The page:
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Status of Education Reform in Public Elementary and Secondary Schools: Teachers' Perspective
NCES: 1999045
February 1999

Professional Development Activities Among Teachers

An important component of educational reform involves promoting continued professional growth among teachers. The survey asked teachers to report the number of hours they spent on any professional development from September 1, 1994, through August 31, 1995, including attendance at professional meetings, workshops, and conferences, but not including regular college courses. Ninety-four percent of teachers reported participating in professional development. These teachers reported that they completed an average of 42 hours of professional development during the 1994-95 school year (Table 7 and appendix Table B-6).

Teachers were asked to report on the types of professional development activities they attended and whether the activities focused on high standards (Table 8 and appendix Table B-7, Part 2, Part 3, Part 4). The largest percentage of teachers reported attending inservice workshops or programs (97 percent), followed by district or school-based long-term or ongoing comprehensive professional development (71 percent). About half (54 percent) attended professional teacher association meetings, while 36 percent attended summer institutes. Between 41 and 47 percent of teachers attending inservice workshops or programs, district or school-based long-term or ongoing comprehensive professional development programs, and summer institutes reported that information on higher standards was a major focus of the professional development activities they attended (Table 8). However, only 22 percent of teachers attending professional teacher association meetings indicated that it was a major focus.

Attendance at professional development activities where information on higher standards was a major focus was related to implementation of reform activities in classes. Overall, 56 percent of teachers reported that they attended such activities (Table 9). Of those teachers who reported that they had not implemented any reform activities to a great extent, 61 percent reported that they had not attended such professional activities, whereas 39 percent said they had. The reverse pattern held for teachers who reported that they implemented three or more reform activities to a great extent: 65 percent reported attending professional development activities that had a major focus on higher standards, and 35 percent reported that they had not attended such meetings.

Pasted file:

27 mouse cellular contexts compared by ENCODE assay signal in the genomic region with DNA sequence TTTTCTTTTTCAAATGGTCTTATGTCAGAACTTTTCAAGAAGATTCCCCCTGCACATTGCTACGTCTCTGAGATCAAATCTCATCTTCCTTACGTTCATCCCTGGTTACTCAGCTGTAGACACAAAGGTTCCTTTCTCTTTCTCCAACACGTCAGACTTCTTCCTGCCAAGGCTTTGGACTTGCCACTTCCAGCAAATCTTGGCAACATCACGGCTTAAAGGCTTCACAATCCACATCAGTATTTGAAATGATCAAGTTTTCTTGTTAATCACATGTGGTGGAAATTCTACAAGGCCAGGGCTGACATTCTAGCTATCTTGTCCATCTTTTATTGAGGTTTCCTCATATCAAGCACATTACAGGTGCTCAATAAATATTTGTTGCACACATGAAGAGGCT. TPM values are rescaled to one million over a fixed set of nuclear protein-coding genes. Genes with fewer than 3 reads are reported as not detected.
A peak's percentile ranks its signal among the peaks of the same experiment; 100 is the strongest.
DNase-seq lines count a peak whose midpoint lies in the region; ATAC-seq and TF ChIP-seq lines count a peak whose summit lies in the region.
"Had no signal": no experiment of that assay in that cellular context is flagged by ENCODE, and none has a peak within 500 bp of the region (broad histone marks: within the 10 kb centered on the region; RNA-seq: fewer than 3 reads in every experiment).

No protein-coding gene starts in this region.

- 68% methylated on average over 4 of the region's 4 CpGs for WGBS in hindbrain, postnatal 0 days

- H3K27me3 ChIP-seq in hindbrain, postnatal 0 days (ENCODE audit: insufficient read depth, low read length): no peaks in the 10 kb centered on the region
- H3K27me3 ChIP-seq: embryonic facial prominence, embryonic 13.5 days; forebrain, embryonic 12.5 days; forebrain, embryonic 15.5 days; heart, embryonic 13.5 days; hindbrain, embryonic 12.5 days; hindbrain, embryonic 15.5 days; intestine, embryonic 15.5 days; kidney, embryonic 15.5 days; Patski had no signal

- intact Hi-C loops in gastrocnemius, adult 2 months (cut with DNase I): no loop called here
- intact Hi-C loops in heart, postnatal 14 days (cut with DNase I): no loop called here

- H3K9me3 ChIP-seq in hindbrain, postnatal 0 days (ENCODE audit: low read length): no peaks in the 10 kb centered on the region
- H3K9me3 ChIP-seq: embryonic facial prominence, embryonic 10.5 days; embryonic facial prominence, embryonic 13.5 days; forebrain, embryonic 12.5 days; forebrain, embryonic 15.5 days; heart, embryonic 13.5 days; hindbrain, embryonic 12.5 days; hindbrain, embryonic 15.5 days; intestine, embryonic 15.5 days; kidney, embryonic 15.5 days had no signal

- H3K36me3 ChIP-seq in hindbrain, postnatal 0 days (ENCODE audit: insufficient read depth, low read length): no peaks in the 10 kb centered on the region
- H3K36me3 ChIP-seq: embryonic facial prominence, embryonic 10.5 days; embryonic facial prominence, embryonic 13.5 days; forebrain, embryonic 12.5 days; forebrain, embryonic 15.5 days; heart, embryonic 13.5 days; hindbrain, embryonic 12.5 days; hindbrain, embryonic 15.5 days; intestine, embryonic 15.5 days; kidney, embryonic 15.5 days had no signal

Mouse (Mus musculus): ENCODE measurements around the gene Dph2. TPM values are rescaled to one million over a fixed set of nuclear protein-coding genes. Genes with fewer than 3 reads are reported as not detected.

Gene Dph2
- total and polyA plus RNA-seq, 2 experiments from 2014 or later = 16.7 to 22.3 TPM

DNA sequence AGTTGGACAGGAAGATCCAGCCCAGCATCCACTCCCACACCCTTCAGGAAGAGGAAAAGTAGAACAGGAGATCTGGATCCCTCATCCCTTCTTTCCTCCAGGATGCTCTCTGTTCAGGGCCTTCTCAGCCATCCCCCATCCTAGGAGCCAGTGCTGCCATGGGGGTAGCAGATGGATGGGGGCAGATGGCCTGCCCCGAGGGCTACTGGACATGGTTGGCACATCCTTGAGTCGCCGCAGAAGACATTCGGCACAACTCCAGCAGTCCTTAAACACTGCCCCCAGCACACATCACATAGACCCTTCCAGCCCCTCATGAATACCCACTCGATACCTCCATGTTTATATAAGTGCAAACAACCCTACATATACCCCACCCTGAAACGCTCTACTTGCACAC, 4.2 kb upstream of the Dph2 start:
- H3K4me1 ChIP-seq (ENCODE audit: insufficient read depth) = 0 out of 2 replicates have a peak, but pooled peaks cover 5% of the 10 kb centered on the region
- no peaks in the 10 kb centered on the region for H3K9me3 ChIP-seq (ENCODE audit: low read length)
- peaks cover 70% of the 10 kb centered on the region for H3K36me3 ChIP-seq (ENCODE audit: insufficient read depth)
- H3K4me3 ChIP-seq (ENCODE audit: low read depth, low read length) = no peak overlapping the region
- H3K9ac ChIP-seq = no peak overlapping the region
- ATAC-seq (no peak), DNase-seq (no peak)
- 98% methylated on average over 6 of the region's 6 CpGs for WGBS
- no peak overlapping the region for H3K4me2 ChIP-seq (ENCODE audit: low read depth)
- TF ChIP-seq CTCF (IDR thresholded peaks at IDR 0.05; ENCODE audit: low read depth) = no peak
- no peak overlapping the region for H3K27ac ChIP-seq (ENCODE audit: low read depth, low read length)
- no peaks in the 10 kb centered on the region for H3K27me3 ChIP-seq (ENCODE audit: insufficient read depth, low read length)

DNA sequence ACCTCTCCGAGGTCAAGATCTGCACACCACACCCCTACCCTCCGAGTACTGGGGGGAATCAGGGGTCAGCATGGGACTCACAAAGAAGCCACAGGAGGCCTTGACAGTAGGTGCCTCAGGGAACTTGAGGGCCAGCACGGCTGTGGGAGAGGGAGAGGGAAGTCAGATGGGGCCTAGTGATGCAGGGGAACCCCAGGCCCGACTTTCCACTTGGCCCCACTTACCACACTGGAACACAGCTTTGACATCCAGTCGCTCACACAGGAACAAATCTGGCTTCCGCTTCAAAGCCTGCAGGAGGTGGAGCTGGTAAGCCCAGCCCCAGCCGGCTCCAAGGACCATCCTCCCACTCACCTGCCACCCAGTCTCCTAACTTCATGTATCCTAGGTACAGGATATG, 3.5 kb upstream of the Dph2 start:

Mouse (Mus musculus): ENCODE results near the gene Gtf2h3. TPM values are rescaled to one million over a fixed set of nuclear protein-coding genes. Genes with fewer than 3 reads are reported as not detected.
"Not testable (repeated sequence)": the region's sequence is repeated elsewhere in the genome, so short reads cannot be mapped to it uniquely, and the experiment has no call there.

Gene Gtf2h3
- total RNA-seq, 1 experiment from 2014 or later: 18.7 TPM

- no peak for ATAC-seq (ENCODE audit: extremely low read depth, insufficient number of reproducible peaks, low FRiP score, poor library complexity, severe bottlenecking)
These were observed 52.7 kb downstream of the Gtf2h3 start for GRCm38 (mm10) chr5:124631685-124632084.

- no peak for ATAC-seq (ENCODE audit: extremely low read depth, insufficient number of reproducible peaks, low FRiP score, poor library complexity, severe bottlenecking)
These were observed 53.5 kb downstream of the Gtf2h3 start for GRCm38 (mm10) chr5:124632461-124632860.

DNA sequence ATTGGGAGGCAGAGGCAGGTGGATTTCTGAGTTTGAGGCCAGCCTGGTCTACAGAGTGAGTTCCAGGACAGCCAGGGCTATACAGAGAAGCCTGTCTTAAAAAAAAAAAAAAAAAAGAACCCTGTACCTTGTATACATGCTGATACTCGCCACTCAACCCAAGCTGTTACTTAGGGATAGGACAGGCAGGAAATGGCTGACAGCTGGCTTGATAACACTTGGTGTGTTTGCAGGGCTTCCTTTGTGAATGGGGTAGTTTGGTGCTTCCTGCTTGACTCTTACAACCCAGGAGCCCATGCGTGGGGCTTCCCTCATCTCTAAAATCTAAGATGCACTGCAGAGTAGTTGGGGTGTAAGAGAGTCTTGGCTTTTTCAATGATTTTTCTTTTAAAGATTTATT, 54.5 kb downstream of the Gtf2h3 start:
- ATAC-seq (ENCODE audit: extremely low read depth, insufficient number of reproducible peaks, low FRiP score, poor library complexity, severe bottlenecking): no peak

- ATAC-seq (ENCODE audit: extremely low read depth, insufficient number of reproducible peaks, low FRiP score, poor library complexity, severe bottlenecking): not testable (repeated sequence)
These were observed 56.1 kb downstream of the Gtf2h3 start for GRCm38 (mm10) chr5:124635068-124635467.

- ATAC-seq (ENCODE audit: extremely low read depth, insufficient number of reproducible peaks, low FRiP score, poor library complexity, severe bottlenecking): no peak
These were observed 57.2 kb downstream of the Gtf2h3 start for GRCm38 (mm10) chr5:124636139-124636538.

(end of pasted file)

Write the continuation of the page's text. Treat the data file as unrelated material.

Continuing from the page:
In the survey, teachers were also asked to describe or characterize professional development activities sponsored or supported by their schools. Many reported that the activities were planned, to a great extent, according to school needs (41 percent; Table 10 and appendix Table B-8, Part 2, Part 3, Part 4 Part 5, Part 6 Part 7, Part 8); almost one-third (30 percent) felt that the activities provided opportunities to share information with colleagues at their schools to a great extent. Four of the remaining characteristics- useful for helping students achieve to high standards, aligned with high standards, provided strategies to apply in the classroom, and ongoing, integrated professional development programs-were described as being true to a great extent by 26 to 28 percent of the teachers. Fewer, 10 to 17 percent, felt that the activities provided followup or networking activities to a great extent.

Elementary school teachers more frequently reported that these characteristics were present in the school-sponsored or supported professional development activities they attended. Forty-one percent of elementary school teachers felt that to a great extent the professional development sponsored or supported by their school provided strategies to apply in the classroom, compared to 19 percent of middle and high school teachers (Table 11 and appendix Table B-8, Part 2, Part 3, Part 4 Part 5, Part 6 Part 7, Part 8). About one-third of elementary school teachers described the professional development sponsored or supported by their school as including ongoing, integrated professional development programs to a great extent, compared to the 16 percent of high school teachers who felt that way. While 25 percent of elementary school teachers indicated that followup activities were provided to a great extent, 8 percent of high school teachers and 12 percent of middle school teachers agreed.

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